Zanzibar was the most important port of East Africa during the 19th century. It's dramatic rise to prominence was wholly dependent on serving as an entrepot to the Western Indian Ocean and the rest of the industrializing world.

Short Bibliography:

Bennett, Norman. A history of the Arab State of Zanzibar. London: Metheun, 1978.

Burton, Richard F. Zanzibar: City, Island, and Coast. 2 volumes. London: Tinsley Brothers, 1872.

Clayton, Anthony. The Zanzibar revolution and its aftermath. Hamden: Archon Books, 1981.

Cooper, Frederick. Plantation Slavery on the East Coast of Africa. New Haven: Yale University Press, 1977.

Cooper, Frederick. From Slaves to Squatters: Plantation Labor and Agriculture in Zanzibar and Coastal Kenya, 1890-1925. New Haven: Yale University Press, 1980.

Fair, Laura. Pastimes & Politics: Culture, Community, and Identity in Post-Abolition Urban Zanzibar, 1890-1945. Athens: Ohio University Press, 2001.

Gray, John. History of Zanzibar, from the Middle Ages to 1856. London: Oxford University Press, 1962.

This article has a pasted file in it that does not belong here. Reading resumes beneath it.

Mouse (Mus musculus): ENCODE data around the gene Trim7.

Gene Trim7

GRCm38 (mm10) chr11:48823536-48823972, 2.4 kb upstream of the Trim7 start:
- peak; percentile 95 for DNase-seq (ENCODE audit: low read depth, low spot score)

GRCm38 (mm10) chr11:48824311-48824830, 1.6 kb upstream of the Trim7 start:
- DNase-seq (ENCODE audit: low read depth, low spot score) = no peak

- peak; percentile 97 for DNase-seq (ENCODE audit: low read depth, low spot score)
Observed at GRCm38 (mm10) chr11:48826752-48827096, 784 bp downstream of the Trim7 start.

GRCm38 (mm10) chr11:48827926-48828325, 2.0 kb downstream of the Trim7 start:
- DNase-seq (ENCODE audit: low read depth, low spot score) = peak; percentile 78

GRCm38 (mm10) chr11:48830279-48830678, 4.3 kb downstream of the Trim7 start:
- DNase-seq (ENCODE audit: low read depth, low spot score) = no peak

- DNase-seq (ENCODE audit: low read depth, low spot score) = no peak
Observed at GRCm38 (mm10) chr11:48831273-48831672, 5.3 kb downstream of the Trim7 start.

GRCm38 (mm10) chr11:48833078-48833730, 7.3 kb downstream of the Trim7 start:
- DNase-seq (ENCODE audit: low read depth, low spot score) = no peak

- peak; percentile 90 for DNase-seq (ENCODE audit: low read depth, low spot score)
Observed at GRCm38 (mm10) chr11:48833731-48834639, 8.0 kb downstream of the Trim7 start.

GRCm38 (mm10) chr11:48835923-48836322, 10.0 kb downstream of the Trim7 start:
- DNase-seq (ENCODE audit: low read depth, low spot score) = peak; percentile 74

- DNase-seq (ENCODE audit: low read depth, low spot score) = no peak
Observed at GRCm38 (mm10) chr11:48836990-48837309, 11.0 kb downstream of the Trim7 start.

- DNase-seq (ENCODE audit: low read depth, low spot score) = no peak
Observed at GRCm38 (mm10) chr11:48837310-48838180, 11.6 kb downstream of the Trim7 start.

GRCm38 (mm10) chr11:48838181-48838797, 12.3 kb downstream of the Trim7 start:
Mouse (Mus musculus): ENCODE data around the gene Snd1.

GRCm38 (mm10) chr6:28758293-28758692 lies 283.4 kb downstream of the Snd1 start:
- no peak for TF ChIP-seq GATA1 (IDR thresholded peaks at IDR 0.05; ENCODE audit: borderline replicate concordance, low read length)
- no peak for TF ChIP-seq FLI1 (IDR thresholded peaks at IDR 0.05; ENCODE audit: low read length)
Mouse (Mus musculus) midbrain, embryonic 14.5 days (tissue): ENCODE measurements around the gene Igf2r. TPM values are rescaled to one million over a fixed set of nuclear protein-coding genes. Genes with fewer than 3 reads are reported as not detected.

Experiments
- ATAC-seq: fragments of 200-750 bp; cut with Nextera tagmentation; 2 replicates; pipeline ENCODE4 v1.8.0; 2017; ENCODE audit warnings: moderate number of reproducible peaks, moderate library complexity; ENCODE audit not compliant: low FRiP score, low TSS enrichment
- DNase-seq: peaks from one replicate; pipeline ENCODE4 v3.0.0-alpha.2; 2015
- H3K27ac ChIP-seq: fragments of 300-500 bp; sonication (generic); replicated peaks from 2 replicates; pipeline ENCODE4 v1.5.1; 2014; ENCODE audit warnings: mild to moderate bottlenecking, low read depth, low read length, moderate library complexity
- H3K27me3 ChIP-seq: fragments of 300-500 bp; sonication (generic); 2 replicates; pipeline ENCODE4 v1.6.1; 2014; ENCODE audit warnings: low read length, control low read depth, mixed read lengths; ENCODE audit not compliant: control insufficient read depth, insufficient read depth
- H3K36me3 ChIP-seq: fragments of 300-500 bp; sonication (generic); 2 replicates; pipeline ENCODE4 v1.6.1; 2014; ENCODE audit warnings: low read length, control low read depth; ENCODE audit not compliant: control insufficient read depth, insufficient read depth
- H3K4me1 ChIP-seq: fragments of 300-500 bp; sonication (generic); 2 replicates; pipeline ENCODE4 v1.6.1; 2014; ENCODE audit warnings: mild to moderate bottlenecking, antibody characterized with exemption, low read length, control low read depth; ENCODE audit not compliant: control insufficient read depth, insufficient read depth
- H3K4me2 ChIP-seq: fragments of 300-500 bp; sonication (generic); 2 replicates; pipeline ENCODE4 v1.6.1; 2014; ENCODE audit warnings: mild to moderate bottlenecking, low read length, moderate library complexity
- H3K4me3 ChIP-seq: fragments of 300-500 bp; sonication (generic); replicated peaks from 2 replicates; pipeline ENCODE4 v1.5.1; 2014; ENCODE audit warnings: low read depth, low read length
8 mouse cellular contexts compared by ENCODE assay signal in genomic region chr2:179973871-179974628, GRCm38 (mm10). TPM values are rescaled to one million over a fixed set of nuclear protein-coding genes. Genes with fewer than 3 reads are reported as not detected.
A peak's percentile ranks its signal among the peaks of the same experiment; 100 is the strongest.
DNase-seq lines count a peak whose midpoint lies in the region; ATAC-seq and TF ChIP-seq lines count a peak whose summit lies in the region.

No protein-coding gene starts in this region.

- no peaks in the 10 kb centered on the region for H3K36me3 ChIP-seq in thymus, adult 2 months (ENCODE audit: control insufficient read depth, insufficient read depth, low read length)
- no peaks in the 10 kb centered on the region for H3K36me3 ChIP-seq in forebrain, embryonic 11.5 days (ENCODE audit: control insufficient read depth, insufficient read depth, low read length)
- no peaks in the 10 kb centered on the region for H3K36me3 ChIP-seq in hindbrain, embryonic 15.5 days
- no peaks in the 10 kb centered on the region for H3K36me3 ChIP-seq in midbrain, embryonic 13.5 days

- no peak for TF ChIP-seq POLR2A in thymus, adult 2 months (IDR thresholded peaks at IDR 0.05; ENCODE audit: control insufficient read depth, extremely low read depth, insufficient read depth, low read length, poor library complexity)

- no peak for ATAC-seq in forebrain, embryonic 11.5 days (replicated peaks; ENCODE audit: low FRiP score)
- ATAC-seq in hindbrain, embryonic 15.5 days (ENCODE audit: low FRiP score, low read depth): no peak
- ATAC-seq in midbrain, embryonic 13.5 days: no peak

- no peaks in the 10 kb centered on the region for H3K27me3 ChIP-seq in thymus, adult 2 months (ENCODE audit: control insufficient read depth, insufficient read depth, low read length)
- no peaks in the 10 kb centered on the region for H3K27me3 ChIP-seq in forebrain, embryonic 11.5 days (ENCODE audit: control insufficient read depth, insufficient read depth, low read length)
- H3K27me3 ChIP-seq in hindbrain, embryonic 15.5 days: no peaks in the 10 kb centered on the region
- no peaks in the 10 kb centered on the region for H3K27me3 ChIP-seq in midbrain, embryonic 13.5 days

Ingrams, William. Zanzibar, its history and its people. London: H. F. & G. Witherby, 1931.

Lofchie, Michael F. Zanzibar: background to revolution. Princeton: Princeton University Press, 1965.

Prins, A. H. J. The Swahili-Speaking Peoples of Zanzibar and the East African Coast. London: International African Institute, 1961.

Ruete, Emilie. Memoirs of an Arabian princess. London: East-West Publications, 1981.

Sheriff, Abdul. Slaves, spices, & ivory in Zanzibar: integration of an East African commercial empire into the world economy, 1770-1873. Athens: Ohio University Press, 1987.

Sheriff, Abdul. History and Conservation of Zanzibar Stone Town. Athens: Ohio University Press, 1995.


Web Resources:

ZanzibarNet Stone Town

Mythical Restoration of Stone Town